How an extravagant car set me on the path to financial independence : financialindependence

How an extravagant car set me on the path to financial independence : financialindependence

I should start by saying that I am not financially independent. I’m happily on my way, but not there yet. I thought this post might be an interesting insight into how something generally considered to be amongst the worst uses of money… a new (gasp!) luxury (cringe!) vehicle (faint!) actually wound up being a good thing for me.

So how on earth did something so universally vilified within FIRE circles actually work out in my favor?

First, a little background. I grew up in a “wealthy” middle class family but had relatively little financial education. My parents made sure to educate us on the perils of things like credit card debt (“if you pay it off in full each month, it’s a free loan. If you don’t, it’s tremendously expensive”), but beyond that, there wasn’t much (no investing/budgeting/tracking spending). If we’re being totally honest, I would classify my family as “big income, big spenders” as typified in The Millionaire Next Door. (I am by no means trying to disparage my parents or my otherwise exceptionally privileged upbringing, just making an observation about how money was treated growing up.)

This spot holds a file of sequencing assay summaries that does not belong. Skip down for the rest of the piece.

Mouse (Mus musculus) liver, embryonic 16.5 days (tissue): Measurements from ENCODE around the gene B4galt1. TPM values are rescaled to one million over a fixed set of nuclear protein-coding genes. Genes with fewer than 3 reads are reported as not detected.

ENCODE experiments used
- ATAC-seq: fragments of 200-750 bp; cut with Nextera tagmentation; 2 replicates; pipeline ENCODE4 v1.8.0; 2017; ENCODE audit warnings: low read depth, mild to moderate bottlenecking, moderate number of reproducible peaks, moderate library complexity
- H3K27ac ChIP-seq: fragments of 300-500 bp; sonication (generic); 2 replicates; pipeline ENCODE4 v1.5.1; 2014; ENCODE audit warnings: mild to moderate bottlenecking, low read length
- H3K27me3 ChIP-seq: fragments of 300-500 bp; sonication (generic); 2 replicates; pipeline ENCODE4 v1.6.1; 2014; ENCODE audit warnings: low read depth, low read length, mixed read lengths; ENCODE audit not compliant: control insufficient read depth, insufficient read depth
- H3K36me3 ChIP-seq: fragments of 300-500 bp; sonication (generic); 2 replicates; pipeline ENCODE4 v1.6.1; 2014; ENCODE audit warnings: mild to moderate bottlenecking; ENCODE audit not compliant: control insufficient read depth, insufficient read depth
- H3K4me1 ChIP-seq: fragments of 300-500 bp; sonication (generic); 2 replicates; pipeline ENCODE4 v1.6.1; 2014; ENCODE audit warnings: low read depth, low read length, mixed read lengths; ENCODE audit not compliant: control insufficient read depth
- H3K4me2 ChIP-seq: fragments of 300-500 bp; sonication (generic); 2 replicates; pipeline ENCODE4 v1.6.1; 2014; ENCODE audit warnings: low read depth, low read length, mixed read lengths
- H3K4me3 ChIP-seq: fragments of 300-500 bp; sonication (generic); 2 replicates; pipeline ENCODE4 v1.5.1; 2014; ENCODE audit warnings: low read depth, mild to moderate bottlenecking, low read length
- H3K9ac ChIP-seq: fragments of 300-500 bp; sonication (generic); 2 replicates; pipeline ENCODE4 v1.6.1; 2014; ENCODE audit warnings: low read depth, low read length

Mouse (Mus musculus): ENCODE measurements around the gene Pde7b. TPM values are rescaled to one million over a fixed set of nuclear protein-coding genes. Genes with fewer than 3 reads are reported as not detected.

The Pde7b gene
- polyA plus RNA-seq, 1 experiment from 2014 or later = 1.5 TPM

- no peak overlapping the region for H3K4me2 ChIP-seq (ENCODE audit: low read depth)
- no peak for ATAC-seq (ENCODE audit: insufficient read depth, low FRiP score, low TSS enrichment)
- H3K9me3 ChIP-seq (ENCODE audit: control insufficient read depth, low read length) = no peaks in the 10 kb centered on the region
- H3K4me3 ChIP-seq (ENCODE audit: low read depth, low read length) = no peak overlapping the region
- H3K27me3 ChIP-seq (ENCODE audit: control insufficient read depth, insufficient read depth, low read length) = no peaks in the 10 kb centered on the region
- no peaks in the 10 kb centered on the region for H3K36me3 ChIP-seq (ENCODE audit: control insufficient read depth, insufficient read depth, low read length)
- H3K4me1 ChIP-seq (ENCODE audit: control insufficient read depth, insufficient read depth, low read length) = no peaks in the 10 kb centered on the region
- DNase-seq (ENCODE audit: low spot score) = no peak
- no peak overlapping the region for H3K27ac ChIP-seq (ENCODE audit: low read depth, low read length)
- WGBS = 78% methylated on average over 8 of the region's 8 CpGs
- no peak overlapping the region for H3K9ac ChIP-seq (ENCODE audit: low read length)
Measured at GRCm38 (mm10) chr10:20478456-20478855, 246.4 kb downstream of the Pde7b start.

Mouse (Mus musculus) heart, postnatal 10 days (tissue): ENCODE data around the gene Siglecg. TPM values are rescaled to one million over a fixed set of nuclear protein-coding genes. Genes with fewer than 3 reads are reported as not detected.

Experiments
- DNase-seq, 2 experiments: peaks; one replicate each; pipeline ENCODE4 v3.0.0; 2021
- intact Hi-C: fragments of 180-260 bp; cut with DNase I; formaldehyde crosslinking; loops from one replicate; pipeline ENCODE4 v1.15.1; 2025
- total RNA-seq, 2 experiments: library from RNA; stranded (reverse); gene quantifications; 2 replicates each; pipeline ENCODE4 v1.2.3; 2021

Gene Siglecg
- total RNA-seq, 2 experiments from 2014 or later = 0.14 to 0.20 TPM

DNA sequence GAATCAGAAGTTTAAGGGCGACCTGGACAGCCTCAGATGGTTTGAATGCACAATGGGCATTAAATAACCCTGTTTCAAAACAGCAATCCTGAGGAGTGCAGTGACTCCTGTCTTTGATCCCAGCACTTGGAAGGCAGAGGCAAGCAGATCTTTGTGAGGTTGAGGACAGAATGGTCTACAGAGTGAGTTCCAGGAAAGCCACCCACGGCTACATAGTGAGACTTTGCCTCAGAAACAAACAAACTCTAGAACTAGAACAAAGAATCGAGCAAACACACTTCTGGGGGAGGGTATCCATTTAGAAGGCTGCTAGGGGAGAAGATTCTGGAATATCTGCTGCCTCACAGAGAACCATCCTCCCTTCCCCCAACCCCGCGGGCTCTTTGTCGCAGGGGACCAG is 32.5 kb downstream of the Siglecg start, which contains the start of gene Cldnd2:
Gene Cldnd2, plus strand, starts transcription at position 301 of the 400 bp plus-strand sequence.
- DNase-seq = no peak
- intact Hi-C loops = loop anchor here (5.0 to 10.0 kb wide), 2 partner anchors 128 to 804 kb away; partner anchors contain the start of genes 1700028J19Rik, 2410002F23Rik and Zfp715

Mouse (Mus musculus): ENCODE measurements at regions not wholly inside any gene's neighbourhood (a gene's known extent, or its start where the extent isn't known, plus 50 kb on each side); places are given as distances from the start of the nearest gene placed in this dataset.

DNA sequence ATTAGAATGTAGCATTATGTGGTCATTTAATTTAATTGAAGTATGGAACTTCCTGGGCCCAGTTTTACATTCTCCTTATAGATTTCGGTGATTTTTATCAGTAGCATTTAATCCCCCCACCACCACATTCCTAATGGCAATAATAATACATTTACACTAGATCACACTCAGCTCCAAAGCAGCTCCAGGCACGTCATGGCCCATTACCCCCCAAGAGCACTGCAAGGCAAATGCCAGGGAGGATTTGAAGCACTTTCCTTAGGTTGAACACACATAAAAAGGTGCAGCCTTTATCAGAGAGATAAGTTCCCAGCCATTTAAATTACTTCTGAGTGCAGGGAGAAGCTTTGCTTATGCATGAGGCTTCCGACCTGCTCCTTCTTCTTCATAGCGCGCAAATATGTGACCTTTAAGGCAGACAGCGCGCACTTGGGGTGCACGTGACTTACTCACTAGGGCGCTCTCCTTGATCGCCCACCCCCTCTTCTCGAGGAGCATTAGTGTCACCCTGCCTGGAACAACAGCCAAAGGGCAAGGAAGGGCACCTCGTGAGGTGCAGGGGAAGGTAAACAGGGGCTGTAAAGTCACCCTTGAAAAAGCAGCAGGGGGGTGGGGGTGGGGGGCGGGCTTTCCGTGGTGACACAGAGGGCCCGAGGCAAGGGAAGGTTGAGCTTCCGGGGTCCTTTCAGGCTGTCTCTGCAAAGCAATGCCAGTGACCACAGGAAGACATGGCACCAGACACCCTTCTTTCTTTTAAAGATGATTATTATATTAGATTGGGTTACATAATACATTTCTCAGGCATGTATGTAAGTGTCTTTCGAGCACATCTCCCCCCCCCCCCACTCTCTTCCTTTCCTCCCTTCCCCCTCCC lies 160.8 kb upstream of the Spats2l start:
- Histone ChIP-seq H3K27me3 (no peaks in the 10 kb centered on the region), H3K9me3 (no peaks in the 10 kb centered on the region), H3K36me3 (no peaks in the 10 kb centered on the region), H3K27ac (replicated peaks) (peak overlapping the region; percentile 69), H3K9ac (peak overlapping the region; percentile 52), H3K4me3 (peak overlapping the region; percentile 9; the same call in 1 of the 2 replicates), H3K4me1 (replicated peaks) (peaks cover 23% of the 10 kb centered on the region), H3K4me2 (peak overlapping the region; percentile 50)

I attended the US Air Force Academy for college, which was an excellent financial decision as luck would have it. I got a world-class education for no money (though you do pay in other ways). I had a stable, guaranteed income for the next 10 years of my life (after pilot training). No debt. Various tax-free allowances. Free socialized healthcare. And a less-known perk of the military called a “career starter loan”–a 5 year loan of ~$30k at a low interest rate (usually ~1%). I invested some of mine (haphazardly at the advice of some USAA financial advisors), used some for a down payment on a new car (no, not the car referenced in the title…just wait), and loaned some to my siblings to help them through college. This is all relevant because…

Once I graduated, had my incredibly stable income via the military, and monthly payments to make on both my car and paying off the loan, I realized that I hated having monthly payments. I paid both off ahead of schedule. Even though the loan *on paper* is something I should not have paid off ahead of time (it’s pretty easy to beat 1% interest in the stock market)…but I just hated knowing that bill was due.

Read about:   Do You Know the 8 Types of Mortgages?